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(Credit: Stefan Brending)

Music

Hear the isolated bass part from Flea on 'Tell Me Baby'

@TylerGolsen

How the Red Hot Chili Peppers ever made it to 2006 is a complete and total mystery. To anyone who might have heard the upstart band playing around L.A. clubs during the early 1980s, this punk-funk-rap outfit seemed like nothing more than a goofy novelty band of bro-tastic white boys ripping off George Clinton any chance they could.

But somehow, after 20 years of surviving drug deaths, band changeovers, and even some broken bones along the way, the Chili Peppers stood triumphant on the other side to record 2006’s Stadium Arcadium, the final album from their initial run of global superstardom. Having stretched out their success through two decades, at least three major guitar players, and a boatload of albums, the Chili Peppers were somehow one of rock’s most resilient and reliable bands.

The Chili Peppers were right in their wheelhouse on Stadium Arcadium, knocking off thoughtful heartfelt tracks like ‘Snow (Hey Oh)’, wild funk excursions like ‘Hump de Bump’, Tom Petty pastiches like ‘Dani California’, and even some on-point uncomfortable forays into sexual politics like ‘She’s Only 18’. But one song managed to bridge the gap and combine everything that made the Chili Peppers great: ‘Tell Me Baby’.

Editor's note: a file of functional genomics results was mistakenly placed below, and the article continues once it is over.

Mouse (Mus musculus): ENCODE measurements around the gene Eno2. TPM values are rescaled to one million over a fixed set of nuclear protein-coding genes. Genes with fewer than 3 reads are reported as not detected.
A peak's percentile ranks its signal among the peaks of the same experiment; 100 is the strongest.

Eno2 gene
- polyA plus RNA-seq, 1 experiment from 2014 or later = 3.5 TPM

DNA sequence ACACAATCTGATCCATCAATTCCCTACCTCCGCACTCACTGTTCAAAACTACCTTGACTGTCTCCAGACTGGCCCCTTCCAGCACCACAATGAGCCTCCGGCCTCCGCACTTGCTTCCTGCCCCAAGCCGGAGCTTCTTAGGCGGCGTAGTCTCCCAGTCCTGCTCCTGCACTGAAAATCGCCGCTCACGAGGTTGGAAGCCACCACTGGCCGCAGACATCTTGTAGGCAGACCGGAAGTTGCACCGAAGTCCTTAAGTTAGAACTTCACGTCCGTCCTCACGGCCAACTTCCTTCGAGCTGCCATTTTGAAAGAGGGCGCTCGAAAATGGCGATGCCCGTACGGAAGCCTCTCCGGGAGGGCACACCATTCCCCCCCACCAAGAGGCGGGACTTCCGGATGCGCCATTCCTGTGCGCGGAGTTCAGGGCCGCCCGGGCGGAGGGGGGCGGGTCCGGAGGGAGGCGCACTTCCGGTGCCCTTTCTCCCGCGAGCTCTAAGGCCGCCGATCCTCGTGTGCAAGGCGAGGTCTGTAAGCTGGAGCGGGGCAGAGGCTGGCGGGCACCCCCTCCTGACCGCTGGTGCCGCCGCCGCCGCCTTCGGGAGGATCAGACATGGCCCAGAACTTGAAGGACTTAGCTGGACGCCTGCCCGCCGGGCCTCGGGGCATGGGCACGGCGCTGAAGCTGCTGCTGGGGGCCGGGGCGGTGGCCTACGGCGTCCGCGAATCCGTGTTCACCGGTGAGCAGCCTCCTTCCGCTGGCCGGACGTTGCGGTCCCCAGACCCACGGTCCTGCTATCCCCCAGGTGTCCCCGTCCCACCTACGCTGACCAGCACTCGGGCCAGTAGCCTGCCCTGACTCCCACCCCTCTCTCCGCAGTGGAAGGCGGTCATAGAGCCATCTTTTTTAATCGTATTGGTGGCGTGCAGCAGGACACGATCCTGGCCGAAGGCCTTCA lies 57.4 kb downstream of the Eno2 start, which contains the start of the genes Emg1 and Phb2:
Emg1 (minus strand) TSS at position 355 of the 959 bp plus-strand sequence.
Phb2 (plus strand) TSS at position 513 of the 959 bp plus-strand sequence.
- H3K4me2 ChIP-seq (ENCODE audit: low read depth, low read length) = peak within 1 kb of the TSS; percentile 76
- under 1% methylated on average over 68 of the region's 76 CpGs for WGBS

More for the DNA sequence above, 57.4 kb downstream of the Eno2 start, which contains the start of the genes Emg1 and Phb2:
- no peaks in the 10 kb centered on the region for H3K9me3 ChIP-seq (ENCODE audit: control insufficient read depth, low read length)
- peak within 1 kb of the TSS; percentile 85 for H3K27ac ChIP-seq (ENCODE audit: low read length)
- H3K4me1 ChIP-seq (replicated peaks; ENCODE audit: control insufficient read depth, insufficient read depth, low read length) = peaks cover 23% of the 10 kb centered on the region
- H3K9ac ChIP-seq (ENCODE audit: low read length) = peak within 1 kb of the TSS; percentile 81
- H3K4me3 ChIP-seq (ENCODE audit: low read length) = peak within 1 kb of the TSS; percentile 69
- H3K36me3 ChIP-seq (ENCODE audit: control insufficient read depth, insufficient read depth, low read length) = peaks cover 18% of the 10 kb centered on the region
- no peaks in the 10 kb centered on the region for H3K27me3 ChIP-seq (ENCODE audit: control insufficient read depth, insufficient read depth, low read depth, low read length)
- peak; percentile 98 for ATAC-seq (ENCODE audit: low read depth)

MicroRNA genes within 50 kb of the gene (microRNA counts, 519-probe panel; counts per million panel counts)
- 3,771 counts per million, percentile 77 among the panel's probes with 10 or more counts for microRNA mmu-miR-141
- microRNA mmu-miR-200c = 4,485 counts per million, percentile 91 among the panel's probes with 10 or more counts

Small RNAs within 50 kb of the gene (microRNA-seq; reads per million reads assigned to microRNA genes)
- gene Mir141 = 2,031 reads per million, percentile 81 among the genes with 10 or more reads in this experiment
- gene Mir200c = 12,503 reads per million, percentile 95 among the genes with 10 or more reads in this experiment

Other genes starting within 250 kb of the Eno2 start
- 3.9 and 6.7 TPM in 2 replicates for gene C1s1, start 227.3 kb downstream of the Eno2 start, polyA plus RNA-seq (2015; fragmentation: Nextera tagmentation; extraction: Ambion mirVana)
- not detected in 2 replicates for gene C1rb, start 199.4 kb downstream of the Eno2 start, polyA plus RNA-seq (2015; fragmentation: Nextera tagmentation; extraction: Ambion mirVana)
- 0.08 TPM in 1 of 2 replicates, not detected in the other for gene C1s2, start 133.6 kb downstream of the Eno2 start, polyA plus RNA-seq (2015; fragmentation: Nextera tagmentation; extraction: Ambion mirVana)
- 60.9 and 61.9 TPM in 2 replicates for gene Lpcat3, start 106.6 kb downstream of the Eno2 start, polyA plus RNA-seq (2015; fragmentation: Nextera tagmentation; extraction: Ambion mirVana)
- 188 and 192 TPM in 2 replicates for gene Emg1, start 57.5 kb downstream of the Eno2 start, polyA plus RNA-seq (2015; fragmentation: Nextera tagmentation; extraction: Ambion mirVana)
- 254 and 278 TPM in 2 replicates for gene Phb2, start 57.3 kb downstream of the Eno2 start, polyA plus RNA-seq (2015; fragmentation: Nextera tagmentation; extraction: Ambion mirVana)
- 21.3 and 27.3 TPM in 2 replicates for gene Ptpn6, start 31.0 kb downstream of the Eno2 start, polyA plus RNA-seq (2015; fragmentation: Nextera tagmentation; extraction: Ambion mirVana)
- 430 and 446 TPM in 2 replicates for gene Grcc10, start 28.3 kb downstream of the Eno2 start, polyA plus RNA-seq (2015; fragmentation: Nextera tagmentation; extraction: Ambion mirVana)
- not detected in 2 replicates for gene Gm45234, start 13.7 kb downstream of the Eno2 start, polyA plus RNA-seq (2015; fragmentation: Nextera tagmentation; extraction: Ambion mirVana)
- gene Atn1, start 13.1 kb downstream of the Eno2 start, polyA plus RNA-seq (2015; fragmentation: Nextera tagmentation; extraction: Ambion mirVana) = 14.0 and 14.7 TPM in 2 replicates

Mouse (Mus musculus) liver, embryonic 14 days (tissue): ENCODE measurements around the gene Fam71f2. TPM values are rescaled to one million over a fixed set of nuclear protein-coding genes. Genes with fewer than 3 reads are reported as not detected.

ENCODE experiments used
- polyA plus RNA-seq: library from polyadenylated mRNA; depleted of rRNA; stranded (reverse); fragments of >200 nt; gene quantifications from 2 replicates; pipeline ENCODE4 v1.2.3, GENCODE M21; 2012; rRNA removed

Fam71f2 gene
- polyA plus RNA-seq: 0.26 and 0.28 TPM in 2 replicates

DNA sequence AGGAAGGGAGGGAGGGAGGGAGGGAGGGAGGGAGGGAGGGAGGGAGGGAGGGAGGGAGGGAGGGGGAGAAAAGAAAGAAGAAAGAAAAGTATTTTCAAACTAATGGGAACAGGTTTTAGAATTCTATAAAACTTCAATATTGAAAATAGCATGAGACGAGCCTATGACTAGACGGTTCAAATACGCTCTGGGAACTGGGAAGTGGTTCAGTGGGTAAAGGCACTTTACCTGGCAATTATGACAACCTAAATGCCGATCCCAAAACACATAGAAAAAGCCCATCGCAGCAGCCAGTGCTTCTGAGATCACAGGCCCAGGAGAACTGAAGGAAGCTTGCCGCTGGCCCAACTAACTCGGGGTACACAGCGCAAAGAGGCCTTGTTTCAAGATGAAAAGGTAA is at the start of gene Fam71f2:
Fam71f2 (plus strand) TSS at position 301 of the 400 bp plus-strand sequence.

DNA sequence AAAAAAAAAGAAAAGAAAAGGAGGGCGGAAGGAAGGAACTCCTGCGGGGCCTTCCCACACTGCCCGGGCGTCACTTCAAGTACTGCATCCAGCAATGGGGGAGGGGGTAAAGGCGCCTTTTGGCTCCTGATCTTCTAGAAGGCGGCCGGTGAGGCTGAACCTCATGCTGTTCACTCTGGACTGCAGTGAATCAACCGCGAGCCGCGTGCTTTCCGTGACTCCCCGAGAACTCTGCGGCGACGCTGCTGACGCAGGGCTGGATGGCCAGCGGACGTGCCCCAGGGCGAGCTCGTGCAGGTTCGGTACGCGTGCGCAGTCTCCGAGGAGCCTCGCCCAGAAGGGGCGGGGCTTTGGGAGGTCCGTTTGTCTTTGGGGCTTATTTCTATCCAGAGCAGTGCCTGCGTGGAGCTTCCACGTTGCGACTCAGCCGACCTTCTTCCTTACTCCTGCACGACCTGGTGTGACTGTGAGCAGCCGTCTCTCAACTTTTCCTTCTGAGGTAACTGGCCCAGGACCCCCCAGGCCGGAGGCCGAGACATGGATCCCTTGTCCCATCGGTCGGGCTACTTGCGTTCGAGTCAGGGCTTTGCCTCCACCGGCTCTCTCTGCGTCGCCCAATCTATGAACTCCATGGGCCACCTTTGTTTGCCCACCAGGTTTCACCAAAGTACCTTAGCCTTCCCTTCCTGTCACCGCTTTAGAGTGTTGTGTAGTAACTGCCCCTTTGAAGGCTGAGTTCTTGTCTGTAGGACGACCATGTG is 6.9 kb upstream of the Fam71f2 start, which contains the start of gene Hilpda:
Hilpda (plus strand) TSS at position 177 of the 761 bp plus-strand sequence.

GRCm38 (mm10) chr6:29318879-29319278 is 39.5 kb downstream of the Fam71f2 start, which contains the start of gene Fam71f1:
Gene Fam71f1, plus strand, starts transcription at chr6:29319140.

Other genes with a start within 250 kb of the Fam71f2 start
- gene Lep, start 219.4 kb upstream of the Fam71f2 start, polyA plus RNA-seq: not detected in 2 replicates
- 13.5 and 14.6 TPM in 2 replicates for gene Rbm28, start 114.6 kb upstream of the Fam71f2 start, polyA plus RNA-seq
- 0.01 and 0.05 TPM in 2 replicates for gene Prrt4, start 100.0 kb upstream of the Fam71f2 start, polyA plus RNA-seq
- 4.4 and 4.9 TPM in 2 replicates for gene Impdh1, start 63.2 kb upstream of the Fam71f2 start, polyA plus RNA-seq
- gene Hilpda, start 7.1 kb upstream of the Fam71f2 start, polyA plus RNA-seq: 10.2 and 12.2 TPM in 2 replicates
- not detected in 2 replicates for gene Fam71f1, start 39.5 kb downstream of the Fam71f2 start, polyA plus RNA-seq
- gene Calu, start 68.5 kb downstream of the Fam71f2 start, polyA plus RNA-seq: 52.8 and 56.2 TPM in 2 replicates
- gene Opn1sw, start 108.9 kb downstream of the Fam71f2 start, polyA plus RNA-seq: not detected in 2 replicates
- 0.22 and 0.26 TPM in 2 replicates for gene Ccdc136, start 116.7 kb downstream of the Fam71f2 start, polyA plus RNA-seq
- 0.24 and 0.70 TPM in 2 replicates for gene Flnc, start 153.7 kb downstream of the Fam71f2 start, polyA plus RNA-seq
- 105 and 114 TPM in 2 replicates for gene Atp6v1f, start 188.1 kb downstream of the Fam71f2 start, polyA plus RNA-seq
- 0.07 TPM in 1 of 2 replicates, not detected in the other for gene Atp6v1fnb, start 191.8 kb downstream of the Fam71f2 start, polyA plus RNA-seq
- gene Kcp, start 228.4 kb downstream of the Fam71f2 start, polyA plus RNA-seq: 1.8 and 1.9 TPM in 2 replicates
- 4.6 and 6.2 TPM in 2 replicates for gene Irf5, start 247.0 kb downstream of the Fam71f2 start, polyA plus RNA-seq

Not unlike the title track to the band’s previous LP By the Way, ‘Tell Me Baby’ combines the more thoughtful and melodic side of the Chili Peppers with the funky and aggressively harebrained side of the band. The Chili Peppers had more sides to them than perhaps even they knew, and by the time Stadium Arcadium rolled around, they were more willing to exploit their diverse stylistic tendencies than ever before.

One member eager to show off his versatility was Flea. Forever loved as the bare-chested, bass-clapping, wild-face-making party animal that held down the low end, Flea had a distinctive style that carried him through most of his career. However, on previous tracks like ‘Scar Tissue’ and ‘Californication’, Flea had learned to lean back and play less busy lines. Since Stadium Arcadium was a celebration of everything that made the band special, Flea brought in both sides of his playing style on ‘Tell Me Baby’.

That includes the frantic slap-happy bass runs that Flea is synonymous with, as can be heard in the wildly loose verse lines. But on the song’s chorus, his ear for melody comes back, featuring contrasting parts that perfectly complement John Frusciante’s sparse guitar playing and Anthony Kiedis’ impassioned vocals. He’s still slapping, but it’s not just a rhythm deluge like his verse lines are. This is Flea bringing his chops together with his strange sense of restraint that he became an expert at employing throughout the 2000s.

Check out the flashy and funky bassline for ‘Tell Me Baby’ down below.